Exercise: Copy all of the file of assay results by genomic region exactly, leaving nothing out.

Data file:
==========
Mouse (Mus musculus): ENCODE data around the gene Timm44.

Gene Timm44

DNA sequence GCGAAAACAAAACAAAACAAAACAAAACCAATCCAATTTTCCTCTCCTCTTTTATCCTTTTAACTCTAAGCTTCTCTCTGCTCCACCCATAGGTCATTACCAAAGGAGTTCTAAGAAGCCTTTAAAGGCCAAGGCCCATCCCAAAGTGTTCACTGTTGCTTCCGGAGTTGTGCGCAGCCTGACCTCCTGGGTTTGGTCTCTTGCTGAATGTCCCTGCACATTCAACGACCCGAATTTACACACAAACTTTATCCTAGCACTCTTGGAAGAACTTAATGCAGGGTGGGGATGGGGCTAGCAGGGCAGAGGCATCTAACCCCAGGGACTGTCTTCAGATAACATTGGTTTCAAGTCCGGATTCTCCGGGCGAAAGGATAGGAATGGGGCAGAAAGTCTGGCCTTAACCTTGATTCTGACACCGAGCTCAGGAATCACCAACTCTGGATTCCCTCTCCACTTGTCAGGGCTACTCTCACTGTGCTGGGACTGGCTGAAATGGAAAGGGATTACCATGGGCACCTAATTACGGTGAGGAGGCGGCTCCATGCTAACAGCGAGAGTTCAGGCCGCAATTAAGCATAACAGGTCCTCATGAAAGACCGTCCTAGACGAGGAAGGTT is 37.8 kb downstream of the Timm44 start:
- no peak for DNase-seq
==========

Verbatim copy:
Mouse (Mus musculus): ENCODE data around the gene Timm44.

Gene Timm44

DNA sequence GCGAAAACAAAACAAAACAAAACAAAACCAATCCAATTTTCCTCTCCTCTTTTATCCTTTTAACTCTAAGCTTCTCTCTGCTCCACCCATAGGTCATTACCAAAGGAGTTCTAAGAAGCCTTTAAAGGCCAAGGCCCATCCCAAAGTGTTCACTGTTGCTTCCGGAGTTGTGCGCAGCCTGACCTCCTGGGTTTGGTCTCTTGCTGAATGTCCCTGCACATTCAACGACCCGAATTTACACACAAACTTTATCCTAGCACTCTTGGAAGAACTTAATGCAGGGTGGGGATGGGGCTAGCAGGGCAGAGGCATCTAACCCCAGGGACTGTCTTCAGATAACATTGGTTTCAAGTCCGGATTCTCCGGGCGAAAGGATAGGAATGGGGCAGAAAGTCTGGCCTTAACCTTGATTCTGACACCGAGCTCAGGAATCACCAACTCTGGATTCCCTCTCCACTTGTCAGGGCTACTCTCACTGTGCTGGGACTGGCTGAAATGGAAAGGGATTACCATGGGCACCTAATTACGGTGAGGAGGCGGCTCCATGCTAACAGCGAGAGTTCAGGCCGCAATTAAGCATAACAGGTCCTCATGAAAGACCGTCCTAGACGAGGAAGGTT is 37.8 kb downstream of the Timm44 start:
- no peak for DNase-seq